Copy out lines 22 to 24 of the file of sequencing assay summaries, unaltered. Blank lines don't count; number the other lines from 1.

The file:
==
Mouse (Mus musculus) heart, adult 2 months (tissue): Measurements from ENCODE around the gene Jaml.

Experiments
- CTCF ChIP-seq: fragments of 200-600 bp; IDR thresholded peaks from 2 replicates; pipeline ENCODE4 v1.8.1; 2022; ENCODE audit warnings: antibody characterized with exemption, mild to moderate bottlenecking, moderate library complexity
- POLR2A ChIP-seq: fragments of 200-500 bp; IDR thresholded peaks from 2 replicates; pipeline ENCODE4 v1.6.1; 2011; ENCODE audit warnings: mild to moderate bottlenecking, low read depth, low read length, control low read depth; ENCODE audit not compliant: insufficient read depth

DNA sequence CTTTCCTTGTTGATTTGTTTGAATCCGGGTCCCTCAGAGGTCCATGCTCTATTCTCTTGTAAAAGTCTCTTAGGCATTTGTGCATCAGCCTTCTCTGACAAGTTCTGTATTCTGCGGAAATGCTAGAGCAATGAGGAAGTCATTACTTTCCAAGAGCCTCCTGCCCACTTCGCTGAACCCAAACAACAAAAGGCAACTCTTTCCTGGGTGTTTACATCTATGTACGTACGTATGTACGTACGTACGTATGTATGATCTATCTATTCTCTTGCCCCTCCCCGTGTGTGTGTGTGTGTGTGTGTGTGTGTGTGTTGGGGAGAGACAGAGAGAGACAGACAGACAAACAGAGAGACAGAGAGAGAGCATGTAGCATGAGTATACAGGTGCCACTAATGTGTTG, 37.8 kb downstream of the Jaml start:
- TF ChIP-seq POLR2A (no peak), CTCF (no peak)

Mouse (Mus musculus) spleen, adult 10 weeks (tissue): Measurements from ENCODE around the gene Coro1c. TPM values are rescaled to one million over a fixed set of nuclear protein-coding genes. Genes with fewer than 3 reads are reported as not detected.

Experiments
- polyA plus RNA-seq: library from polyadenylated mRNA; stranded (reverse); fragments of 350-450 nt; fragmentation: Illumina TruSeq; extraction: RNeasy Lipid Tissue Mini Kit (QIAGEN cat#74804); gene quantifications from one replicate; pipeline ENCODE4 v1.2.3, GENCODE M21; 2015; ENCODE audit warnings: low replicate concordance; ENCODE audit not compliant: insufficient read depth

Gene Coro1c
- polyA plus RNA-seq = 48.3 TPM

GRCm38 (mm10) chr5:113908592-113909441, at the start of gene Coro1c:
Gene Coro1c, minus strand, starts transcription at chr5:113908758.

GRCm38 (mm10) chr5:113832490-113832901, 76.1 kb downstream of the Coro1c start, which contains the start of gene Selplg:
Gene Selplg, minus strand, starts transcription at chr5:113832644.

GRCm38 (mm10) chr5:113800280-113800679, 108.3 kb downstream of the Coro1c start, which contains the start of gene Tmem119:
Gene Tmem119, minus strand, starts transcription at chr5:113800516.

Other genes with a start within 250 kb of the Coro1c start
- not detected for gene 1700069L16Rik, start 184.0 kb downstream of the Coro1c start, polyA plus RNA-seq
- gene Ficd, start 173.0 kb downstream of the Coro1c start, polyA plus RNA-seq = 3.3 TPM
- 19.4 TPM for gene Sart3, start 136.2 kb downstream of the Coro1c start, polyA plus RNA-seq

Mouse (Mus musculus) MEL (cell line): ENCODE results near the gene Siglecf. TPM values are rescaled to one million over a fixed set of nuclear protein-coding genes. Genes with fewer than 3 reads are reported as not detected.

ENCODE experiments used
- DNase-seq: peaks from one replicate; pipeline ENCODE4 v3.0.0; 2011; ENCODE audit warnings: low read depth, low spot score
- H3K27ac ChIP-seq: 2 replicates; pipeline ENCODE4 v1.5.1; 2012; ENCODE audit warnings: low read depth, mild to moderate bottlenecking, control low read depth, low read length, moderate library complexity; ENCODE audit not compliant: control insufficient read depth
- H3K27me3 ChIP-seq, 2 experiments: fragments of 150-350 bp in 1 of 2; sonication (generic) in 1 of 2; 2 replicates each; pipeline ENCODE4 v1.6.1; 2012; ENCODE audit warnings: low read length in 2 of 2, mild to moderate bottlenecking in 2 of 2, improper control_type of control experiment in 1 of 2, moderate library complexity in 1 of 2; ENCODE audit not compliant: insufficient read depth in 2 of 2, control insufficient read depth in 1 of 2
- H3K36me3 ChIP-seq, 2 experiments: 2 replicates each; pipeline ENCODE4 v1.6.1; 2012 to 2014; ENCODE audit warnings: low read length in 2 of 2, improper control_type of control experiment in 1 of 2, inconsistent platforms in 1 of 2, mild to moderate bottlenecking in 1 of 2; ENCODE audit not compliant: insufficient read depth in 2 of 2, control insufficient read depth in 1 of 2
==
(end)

Mouse (Mus musculus) MEL (cell line): ENCODE results near the gene Siglecf. TPM values are rescaled to one million over a fixed set of nuclear protein-coding genes. Genes with fewer than 3 reads are reported as not detected.

ENCODE experiments used
- DNase-seq: peaks from one replicate; pipeline ENCODE4 v3.0.0; 2011; ENCODE audit warnings: low read depth, low spot score